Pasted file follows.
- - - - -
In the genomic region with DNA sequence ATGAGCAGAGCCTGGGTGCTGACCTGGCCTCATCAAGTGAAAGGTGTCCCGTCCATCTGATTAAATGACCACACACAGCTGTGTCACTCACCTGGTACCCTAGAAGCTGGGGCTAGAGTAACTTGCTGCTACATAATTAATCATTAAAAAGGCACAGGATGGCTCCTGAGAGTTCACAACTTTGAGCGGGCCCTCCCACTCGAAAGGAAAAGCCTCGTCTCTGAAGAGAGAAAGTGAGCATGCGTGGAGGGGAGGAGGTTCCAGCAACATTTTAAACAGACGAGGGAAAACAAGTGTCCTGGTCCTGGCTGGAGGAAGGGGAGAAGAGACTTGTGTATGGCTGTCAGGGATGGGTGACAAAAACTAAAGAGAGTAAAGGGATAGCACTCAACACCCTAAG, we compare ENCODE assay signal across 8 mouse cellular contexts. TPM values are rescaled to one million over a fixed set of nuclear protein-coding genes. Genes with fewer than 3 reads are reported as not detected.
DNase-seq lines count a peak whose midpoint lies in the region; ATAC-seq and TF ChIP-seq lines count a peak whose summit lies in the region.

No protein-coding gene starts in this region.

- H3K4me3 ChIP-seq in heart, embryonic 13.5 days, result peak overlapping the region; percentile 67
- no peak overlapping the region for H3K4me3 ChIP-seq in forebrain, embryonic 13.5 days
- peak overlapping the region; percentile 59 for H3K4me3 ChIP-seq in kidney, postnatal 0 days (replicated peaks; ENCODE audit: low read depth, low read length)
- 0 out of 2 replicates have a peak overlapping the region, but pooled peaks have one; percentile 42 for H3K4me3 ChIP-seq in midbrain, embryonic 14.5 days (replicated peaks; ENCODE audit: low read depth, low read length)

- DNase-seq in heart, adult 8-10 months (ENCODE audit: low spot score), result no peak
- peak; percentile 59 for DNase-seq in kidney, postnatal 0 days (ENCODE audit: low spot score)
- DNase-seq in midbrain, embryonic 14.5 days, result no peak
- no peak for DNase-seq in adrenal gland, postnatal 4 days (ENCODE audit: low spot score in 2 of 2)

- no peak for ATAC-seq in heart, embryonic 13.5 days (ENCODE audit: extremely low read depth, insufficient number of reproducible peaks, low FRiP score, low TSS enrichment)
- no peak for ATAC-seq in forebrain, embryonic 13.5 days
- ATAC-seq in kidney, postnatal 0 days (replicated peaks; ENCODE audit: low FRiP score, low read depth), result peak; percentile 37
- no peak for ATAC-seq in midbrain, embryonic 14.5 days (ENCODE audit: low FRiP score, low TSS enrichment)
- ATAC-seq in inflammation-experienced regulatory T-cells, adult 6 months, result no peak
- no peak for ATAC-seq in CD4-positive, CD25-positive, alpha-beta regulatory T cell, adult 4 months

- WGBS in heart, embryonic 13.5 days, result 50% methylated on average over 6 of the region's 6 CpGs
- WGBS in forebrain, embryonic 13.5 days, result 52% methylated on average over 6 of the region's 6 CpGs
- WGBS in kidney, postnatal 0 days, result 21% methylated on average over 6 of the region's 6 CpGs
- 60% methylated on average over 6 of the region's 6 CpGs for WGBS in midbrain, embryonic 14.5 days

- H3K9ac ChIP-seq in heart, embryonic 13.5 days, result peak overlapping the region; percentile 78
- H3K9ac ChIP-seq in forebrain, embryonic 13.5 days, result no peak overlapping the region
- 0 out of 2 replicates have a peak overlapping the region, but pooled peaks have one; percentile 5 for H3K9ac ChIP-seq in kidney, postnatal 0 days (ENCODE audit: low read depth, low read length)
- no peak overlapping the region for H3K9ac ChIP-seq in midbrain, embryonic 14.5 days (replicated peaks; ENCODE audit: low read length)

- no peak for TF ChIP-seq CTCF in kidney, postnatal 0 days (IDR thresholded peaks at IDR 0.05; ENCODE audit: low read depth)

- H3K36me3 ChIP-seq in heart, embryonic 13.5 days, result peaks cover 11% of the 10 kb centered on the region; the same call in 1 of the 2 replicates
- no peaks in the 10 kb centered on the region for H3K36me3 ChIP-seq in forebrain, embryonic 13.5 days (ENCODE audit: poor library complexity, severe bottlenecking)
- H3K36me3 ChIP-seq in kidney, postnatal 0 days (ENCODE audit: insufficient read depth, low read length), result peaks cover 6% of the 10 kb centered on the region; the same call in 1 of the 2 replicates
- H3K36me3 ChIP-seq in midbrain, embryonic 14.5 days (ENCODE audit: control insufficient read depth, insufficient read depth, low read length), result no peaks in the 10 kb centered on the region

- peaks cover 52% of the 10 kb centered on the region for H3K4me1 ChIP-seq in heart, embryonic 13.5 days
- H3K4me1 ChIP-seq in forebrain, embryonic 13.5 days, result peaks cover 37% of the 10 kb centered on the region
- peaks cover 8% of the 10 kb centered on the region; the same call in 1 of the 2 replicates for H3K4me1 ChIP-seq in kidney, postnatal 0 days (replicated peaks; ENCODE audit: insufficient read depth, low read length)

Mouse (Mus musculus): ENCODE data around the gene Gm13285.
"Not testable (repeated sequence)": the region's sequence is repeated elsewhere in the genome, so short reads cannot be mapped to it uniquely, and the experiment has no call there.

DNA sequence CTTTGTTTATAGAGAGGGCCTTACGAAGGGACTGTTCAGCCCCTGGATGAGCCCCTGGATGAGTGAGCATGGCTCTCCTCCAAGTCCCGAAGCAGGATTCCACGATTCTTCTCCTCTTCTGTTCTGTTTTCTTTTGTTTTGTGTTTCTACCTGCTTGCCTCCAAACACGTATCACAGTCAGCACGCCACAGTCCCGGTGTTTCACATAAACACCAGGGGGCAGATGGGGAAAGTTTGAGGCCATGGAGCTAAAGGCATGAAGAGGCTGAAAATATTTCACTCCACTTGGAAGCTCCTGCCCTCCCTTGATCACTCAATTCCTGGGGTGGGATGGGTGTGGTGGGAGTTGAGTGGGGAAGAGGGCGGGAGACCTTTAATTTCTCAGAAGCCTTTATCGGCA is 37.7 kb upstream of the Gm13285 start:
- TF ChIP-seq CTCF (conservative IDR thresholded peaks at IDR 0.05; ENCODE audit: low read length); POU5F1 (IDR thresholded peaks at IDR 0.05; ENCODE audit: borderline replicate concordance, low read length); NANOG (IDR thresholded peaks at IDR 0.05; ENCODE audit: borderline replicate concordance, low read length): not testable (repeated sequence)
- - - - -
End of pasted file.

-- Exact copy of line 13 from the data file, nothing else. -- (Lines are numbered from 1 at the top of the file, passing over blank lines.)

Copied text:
- no peak for ATAC-seq in forebrain, embryonic 13.5 days